Wednesday, July 1, 2009


It struck the Clarion Content as quite the juxtaposition when we popped open Google the News last month. Context, there is no morning paper delivered to the office. The old timey ritual of looking at the front page of the daily fishwrap has disappeared, probably forever. Frequently then the equivalent is the first time of the day we head to Google the News which encapsulates the stories of the day with links. It is a brilliant idea. It has sections: World, US, Business, Sci/Tech, Entertainment, Sports, Health and Most Popular (other). However, unlike the traditional newspaper, columns or leads in one section or one part of the page pay no mind to the other. There is no central orienting by a single editor or designer.

Thus it came to be last month that right next to a series of articles about the meeting of the heads of the G-8 economies were a series of articles about the impending bankruptcy of the amusement park chain Six Flags. In article after article, the wonkish economists of the state offered bland reassurance that the world economy was indeed doing better. Things had stabilized. Heck, the Germans even advocated that not as much stimulus as once thought would be needed. Starkly juxtaposed with those articles was the massive bankruptcy of the huge amusement park operator. It is billions of dollars in debt, despite 25 millions visits to its parks last year and record revenues.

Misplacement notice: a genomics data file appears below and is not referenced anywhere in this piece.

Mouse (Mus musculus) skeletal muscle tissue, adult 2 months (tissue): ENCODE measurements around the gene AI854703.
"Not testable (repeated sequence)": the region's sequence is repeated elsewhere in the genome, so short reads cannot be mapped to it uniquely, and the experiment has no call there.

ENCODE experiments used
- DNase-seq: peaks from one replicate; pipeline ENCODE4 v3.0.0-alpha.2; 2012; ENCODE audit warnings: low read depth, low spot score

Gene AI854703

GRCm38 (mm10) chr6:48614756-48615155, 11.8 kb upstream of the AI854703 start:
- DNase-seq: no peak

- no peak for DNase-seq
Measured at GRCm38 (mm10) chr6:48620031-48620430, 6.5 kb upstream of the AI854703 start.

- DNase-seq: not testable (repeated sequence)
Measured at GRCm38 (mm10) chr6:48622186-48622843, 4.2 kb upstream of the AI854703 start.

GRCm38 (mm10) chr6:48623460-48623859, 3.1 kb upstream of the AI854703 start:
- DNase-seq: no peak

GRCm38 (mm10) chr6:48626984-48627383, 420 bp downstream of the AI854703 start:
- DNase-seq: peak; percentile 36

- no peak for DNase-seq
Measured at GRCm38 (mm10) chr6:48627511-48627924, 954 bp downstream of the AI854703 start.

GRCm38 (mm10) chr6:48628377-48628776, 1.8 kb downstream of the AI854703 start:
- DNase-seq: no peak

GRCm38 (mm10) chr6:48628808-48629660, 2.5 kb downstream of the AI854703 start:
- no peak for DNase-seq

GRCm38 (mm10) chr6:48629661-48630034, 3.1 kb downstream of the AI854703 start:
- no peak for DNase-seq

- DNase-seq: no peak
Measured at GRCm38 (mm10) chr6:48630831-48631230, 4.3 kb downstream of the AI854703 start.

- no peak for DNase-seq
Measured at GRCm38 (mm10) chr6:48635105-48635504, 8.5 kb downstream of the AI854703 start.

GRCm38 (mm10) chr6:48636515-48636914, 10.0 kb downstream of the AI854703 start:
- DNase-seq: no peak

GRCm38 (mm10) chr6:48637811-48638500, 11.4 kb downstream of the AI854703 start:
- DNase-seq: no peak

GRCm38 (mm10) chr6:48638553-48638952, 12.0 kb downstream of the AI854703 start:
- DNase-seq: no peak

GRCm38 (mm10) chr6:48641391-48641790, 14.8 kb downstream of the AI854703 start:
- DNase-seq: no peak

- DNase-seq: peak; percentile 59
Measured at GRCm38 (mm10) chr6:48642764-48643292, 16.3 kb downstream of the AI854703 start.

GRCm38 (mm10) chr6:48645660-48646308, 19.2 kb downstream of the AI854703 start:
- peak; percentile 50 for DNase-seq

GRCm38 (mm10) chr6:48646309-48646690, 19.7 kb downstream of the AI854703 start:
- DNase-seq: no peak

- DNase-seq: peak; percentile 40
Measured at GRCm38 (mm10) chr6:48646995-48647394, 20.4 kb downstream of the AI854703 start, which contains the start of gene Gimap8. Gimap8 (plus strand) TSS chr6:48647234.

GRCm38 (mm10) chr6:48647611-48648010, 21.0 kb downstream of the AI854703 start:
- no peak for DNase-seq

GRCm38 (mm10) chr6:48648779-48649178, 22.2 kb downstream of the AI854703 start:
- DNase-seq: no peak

In the staid conference rooms of Lecce, Italy it may look like the world is getting better. But back here on the front lines of the midway, not so much. Fiscal worry still hangs heavy.

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